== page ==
Naomi Ruth Lowinsky

 

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(USA)

 

 

This series of poems is written in response to

 

 

Emma Hoffman’s paintings.

 

 

 

 

 

 

 

I See You in the Foothills, Oma

 

 

Da ist keine Stelle die dich nicht sieht

There is no place that does not see you

                                            Rilke

 

I wear you like a necklace with one lost stone

I feel you in my bones, in the slow dance of the vineyards

In the violet hills, how they meander, to the edge of sky—

In the bed and breakfast mirror your nose is my nose—

What brings you back now, with your cranky stomach

 

Complaining all night of too rich food? 

I am with my husband—he manages maps

Schedules, reservations, while you carry on—

In English, in German—about shades

Of mauve, of purple, of green

 

He has taken me away for my birthday.  I’m as old as you were

When I was the age of my grandson.  He’s 10.

And I suddenly need to know—what became of your spirit—

When your husband who managed visas, investments

Who got most of the family out of Europe

 

Dropped dead one afternoon, the smell from the ovens

Fresh in his nose, and me just born?  You were so new

To this far west—so far from all you knew—

With 25 years still to go—vineyards to paint

And mountains and me. How is it I never asked?

 

Your daughter, my mother, can no longer find her way

From yesterday to tomorrow.  Who will complete the story?

I wear you like a necklace with one lost stone

There is no place on earth where you don’t see me

No place where I don’t feel you in my bones…

 

 

 

 

Portrait of the Girl I Was, Age 14

 

Although I don’t enjoy

Looking at you—a clogged life

In a white dress, holding red flowers—

 

(Oma must have thrust

Those blood blooms

Into your haunted hands)

 

Although you sit there—deer eyed

Ready to bolt—Cossacks will gallop through

Nazis will kick in the door—

 

Although the music’s

gone underground, and you’ve lost

That wild horse you used to ride

 

Although you’ll dream

Of spitting broken teeth

Into the road for years

 

Before you learn

The sanctity

Of your own red room

 

Although I’ve never noticed

This before—behind your back

In a far corner

 

Of canvas—there is an open

Window, a hint

Of radiance, a glimpse

 

Of green trees—

You can’t see it yet, but

Oma has painted

Your way out…

 

 

 

Limbo

Cuba, 1940

 

I’m here    

Footstep and breath

Real as the trees

Real as the archway they make

From shadow to glow

Real as my painting in oil

For your eyes

 

Trees are my rock and my roots
Trees are my silent angels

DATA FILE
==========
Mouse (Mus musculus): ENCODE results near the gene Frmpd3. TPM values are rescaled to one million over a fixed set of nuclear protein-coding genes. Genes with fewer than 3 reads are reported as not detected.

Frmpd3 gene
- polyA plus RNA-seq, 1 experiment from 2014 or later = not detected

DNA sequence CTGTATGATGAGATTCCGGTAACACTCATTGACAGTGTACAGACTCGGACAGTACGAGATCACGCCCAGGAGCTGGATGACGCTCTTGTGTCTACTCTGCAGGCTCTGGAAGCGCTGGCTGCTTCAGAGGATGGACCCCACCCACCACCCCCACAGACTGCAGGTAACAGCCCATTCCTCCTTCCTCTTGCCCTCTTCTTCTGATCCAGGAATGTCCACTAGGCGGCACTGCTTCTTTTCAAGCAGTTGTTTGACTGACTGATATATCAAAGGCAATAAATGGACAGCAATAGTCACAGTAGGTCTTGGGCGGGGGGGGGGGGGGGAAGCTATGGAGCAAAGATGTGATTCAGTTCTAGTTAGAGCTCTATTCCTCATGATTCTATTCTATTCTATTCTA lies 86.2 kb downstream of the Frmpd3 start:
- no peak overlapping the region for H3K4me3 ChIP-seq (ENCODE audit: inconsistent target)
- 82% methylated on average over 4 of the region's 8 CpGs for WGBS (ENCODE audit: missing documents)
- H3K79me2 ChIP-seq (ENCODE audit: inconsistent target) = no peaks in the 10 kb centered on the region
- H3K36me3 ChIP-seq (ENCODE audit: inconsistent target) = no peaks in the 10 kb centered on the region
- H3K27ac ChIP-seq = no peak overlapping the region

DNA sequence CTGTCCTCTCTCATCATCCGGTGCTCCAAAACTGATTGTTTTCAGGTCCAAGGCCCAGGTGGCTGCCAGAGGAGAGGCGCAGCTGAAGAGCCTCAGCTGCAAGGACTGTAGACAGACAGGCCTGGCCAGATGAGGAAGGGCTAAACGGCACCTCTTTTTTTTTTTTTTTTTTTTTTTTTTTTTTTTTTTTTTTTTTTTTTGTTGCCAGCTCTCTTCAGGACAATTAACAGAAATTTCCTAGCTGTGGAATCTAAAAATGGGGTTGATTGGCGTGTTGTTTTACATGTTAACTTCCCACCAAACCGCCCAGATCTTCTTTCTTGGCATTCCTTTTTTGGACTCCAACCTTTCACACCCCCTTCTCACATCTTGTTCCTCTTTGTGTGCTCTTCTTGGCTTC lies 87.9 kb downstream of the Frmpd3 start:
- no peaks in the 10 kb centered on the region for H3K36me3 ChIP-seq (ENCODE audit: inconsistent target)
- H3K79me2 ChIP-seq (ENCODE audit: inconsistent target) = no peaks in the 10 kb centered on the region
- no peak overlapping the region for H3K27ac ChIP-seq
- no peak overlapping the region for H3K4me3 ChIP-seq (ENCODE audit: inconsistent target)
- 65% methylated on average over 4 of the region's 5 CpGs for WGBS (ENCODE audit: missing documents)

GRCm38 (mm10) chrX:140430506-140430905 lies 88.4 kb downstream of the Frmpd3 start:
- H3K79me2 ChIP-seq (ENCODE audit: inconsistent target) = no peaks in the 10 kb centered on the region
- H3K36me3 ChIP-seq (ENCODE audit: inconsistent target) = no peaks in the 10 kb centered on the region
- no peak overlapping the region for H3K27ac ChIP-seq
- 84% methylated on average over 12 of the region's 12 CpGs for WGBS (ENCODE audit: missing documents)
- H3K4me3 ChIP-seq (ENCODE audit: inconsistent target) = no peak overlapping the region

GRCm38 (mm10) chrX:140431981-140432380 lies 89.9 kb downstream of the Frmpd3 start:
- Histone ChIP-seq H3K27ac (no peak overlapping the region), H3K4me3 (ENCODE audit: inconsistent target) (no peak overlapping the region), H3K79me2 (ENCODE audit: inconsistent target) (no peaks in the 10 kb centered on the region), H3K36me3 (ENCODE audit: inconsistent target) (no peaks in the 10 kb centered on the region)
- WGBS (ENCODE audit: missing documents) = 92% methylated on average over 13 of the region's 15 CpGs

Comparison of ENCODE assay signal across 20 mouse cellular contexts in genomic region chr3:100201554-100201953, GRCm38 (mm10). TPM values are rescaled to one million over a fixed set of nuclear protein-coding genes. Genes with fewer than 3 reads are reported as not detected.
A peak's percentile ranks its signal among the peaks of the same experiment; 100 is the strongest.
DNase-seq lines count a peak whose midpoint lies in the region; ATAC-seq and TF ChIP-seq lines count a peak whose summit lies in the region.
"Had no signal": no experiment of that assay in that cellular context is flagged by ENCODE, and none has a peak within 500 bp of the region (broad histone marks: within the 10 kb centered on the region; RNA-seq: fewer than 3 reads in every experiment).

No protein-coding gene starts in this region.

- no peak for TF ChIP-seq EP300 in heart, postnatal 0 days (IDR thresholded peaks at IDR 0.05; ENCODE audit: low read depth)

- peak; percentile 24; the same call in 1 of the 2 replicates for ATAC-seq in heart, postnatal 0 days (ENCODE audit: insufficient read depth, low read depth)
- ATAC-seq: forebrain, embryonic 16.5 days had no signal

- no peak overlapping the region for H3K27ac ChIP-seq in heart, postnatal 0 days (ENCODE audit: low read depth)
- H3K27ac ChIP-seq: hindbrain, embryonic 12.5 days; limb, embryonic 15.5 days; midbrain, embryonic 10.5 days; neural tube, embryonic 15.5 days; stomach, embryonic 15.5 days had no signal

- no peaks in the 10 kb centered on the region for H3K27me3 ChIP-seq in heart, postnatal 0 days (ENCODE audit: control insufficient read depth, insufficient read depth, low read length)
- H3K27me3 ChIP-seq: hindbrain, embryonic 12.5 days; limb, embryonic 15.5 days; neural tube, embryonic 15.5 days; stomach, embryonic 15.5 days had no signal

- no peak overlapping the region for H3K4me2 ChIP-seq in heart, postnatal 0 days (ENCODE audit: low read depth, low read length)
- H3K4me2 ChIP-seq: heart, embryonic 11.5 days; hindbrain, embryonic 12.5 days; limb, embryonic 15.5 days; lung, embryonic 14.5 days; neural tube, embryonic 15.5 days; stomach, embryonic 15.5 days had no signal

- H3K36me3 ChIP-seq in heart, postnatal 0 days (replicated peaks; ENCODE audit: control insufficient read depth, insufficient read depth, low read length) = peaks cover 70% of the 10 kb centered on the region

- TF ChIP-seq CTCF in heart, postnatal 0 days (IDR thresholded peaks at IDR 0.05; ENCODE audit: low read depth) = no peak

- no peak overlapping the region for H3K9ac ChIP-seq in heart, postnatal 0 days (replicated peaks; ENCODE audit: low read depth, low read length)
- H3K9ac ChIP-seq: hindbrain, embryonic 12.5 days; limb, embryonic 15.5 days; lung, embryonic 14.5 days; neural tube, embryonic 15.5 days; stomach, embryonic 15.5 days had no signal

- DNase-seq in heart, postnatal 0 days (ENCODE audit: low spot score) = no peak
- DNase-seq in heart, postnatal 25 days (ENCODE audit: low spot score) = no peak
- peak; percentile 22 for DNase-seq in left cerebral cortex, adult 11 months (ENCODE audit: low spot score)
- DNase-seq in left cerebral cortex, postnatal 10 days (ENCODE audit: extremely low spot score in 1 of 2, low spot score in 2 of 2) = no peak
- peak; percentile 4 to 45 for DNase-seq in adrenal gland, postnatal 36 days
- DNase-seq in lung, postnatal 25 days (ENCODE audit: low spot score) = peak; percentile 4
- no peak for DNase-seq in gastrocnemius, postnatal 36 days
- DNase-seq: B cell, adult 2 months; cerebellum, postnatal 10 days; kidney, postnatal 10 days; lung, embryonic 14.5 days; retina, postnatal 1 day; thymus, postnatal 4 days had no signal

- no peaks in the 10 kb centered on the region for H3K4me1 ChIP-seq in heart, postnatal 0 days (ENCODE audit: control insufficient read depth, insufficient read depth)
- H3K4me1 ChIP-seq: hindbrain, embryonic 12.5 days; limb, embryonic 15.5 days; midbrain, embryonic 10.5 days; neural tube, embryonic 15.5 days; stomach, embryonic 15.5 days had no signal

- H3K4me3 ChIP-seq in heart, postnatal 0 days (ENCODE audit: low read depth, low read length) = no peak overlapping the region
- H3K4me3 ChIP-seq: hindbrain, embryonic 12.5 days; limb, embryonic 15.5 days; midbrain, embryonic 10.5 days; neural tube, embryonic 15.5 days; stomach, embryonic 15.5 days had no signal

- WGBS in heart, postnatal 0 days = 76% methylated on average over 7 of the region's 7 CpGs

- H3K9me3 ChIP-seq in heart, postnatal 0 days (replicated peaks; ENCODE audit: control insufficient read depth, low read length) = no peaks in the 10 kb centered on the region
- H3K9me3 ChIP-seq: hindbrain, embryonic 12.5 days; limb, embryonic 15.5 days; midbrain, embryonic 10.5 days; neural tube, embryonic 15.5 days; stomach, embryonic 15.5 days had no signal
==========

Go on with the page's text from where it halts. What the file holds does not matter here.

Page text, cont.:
Will the ghosts ever find me?

Will they build their nests in these branches

Here

As they did in Europe?

 

We are refugees from that room

With its single bare light bulb

Will our visas ever be granted?

Will our dead know where we’ve gone?

 

I’m here

Heartbeat and belly

Real as the woman I paint

Passing through shade into glow

Hungry for sun and the sea

And for you yet to be

 

I’m here

Belly and breath

Trees are my rock and my temple

Trees are my vigilant angels

And you     soon to be

Will you make your nest here?

 

 

 

When Trees Go Wild

1938

 

They wander no man’s land

   With suspicious passports

      They clothe themselves in ghost fire

         Orange flames   green flames

 

They forget they belong to the ground

   They deny the skies

      They leap into waters where war lurks

          With crocodile teeth

 

If we ran we would lose our roots

   If we stayed we’d be chopped

      Into kindling

         For the mad man’s fire

 

If our spirits could rise and perch

   In the canopy     like jungle birds

      Like souls of a different persuasion

         Yoruba let’s say

 

We might dance ourselves into trance

   But be lost to our dead

      Forgotten by stones

         By bodies of water

 

When trees go wild

   They burn orange and green in water

      They dive in the dark where war lurks

         With crocodile teeth

 

 

 

 

Brown on Brown

Schreveningen, Holland, 1934

 

Brown is the color of ache

Brown and a touch of orange

Renders my Low Country brooding

In water color

 

Everything hangs in the air

Land water dikes

Somebody’s drifting house

My dead     my dread

 

Brown is the mother of longing

Brown is the mother of blood and its stains

Brown is this sepia daydream

This monochromatic mood

 

I sit by my window reflecting

On brown and its shades of pale

Watercolor won’t hold back the tide

Nor will the dikes